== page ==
Bite marks are used in forensic medicine to identify an assailant by comparing the marks with their dental records. This part of forensic science is known as forensic odontology or forensic dentistry. Human bite marks are found only when the teeth are used as a weapon (Verma, Kumar, & Bhattacharya, 2013). It has been realized that bitemarks provide details the same as fingerprints (Verma, Kumar, & Bhattacharya, 2013). Bite marks can be seen at crime scenes on various parts of the body, and are common in sexual assault cases (Gorea et al, 2014). Therefore, in order to identify a person using bite marks, it is important that the forensic dentist gets to the scene as soon as possible because the marks could change over time due to body reactions.
The bite is swabbed for DNA in the saliva of the biter, the bite marks are also lifted using various photography techniques which enables the dentist to determine the depth, orientation, and size of the bite, ultimately it is then compared to suspects’ dental record. Bite mark analysis is a controversial technique in identifying a criminal, this is because, in recent times, there have been various exonerations through DNA evidence of people convicted based on bite mark analysis, an example is Roy Brown who had been convicted of murder in 1992 based solely on bite mark released after DNA results matched another suspect (Freeman, 2008).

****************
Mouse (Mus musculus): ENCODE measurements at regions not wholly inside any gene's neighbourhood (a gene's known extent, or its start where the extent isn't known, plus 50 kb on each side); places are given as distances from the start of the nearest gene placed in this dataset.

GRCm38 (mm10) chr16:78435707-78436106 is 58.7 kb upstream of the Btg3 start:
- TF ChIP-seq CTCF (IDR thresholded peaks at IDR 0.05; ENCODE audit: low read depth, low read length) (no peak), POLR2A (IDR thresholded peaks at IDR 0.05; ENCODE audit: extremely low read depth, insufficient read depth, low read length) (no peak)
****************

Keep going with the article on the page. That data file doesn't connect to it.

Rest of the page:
Forensic dentists have claimed that they can match a bite with the only set of teeth in the world that can match the ones at the crime scene, however, as recent exonerations have shown, it is not possible. Using this technique in criminal cases is not substantial and should not be examined as the only evidence to convict a criminal. It is not the same as DNA evidence or fingerprint as many forensic dentists may have suggested. Furthermore, there is no scientific evidence to establish the overwhelming need to use bite mark analysis as a technique in criminal cases.
Freeman, S. (2008). How Forensic Dentistry Works. HowStuffWorks.com. Retrieved on 18 November 2018 from https://science.howstuffworks.com/forensic-dentistry4.htm
Gorea, R. K., Jasuja, O. P., Abuderman, A. A., & Gorea, A. (2014). Bite marks on skin and clay: A comparative analysis. Egyptian Journal of Forensic Sciences, 4(4), 124-128. https://doi.org/10.1016/j.ejfs.2014.09.002
Verma, A. K., Kumar, S., & Bhattacharya, S. (2013). Identification of a person with the help of bite mark analysis. Journal of oral biology and craniofacial research, 3(2), 88-91.